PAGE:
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Systemic innovation for countering violent radicalization: Systems engineering in a policy context


This paper brings a systems engineering approach to policymaking in the context of violent radicalization. We test strategies to combat terrorism under the premise that violent radicalization is a complex system of social contagion resulting in terrorism. We built a simulation using DIME-PMESII military standards to replicate a terror contagion occurring over 10 years in both physical and online environments under optimal, realistic, and worst-case scenarios. We then tested antiterrorism, counterterrorism, and counter radicalization strategies as policy experiments in this simulation. These experiments identified four key dynamics relevant for developing policies to reduce terrorism. First, most well-known policies are ineffective in containing terrorism driven by social contagion. Second, strategies generating backlash can become worse than doing nothing at all. Third, perceived grievance determines the carrying capacity of terrorism in a system, allowing disrupted networks to regenerate. Fourth, variable public support may result in sharp secondary waves of violence under certain contingencies. Experimenting with our model, we explore effective ways to address the violent radicalization problem.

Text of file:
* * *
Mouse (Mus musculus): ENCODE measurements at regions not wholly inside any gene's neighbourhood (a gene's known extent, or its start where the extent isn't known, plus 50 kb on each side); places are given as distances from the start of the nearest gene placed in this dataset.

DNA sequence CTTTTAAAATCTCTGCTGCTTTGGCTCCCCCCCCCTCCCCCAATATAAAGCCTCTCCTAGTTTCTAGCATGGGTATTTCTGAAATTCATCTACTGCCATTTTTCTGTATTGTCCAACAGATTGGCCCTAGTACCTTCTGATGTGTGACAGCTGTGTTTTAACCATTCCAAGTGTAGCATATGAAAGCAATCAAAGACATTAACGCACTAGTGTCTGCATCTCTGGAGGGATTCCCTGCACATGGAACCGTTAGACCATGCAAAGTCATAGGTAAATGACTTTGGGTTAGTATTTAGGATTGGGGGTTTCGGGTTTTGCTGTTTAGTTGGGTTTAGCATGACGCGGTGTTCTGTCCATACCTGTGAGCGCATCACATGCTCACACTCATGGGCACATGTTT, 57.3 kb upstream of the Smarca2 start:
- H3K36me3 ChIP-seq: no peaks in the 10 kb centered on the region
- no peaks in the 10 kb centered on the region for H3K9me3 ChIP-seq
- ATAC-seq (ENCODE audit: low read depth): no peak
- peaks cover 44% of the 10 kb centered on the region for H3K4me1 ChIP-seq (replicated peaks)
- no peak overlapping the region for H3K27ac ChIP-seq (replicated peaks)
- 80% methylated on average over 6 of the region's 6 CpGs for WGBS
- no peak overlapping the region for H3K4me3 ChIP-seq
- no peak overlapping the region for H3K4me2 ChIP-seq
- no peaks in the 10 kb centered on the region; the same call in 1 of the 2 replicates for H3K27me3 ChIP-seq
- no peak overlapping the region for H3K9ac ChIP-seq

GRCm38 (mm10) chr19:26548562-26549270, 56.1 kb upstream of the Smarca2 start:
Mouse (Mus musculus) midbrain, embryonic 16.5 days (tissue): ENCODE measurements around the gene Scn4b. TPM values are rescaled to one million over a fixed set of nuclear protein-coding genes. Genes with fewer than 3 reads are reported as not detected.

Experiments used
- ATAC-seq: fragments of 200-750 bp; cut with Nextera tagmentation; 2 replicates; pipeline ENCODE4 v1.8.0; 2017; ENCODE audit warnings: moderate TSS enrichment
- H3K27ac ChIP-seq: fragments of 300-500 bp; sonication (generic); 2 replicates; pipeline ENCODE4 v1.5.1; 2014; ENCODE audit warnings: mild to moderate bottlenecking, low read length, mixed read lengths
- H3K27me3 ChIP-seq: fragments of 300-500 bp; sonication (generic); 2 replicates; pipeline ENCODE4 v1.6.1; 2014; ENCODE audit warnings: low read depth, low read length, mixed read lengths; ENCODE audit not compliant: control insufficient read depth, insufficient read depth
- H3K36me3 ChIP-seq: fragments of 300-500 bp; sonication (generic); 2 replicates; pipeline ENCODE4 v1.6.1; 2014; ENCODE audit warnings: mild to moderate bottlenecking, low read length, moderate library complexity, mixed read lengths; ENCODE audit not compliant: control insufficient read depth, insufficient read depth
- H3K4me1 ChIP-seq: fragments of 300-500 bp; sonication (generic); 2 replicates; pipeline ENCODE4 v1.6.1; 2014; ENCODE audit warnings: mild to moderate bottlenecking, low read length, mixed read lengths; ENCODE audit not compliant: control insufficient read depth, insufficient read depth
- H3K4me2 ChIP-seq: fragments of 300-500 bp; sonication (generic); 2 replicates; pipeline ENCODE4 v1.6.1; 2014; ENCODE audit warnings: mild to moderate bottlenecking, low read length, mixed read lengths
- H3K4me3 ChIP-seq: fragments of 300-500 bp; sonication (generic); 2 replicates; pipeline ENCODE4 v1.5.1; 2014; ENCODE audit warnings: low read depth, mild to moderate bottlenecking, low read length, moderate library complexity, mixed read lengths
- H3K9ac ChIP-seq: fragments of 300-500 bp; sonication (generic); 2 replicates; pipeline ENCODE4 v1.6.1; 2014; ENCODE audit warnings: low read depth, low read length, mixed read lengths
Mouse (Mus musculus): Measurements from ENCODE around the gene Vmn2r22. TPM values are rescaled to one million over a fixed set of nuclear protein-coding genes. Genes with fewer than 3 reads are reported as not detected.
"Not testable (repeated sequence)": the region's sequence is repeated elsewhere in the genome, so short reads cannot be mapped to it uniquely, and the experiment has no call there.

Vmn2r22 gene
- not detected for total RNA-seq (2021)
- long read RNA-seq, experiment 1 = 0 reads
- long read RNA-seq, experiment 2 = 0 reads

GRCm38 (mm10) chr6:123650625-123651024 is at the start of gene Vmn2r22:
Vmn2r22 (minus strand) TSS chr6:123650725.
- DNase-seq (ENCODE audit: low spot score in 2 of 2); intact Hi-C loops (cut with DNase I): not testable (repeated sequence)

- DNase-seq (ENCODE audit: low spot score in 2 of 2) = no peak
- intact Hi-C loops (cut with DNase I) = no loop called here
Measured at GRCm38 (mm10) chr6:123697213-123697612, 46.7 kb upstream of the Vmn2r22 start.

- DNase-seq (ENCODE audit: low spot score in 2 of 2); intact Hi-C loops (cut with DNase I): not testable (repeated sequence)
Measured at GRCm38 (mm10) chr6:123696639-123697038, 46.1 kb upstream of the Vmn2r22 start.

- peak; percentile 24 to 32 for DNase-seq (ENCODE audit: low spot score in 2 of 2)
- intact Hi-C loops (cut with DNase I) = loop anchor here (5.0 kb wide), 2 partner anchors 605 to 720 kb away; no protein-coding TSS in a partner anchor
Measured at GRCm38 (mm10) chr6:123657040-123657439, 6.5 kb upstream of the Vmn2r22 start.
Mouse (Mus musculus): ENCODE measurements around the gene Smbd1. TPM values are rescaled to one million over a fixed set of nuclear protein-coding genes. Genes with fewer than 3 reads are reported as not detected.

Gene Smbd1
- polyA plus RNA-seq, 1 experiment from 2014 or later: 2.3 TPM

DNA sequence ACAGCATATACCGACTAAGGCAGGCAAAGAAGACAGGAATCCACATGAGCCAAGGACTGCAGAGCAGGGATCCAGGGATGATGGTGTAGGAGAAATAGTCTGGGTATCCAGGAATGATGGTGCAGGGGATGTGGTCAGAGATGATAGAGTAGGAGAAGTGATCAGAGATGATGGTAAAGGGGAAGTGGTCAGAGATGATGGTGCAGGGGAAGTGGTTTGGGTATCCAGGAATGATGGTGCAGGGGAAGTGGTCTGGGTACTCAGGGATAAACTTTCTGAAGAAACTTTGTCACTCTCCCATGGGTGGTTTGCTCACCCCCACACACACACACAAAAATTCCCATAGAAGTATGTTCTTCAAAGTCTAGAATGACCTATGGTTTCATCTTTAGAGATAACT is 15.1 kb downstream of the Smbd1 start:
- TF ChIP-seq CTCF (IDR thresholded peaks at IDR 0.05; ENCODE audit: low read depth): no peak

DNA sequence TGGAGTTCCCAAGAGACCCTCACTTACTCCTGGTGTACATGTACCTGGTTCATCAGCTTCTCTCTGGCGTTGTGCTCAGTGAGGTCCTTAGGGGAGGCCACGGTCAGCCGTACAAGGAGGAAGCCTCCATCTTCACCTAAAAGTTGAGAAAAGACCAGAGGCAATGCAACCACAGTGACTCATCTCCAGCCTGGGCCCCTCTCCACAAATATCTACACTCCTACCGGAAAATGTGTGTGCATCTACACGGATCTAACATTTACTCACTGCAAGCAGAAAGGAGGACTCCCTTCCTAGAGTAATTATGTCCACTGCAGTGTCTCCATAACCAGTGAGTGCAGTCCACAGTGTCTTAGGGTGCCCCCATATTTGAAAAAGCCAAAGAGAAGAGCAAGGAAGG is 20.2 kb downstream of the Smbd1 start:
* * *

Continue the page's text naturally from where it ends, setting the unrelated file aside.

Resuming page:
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Full Citation:

Clancy, Timothy, Bland Addison, Oleg Pavlov, Erika Palmer, and Khalid Saeed. 2024. “Systemic innovation for countering violent radicalization: Systems engineering in a policy context.” Systems Engineering. doi: 10.1002/sys.21743.

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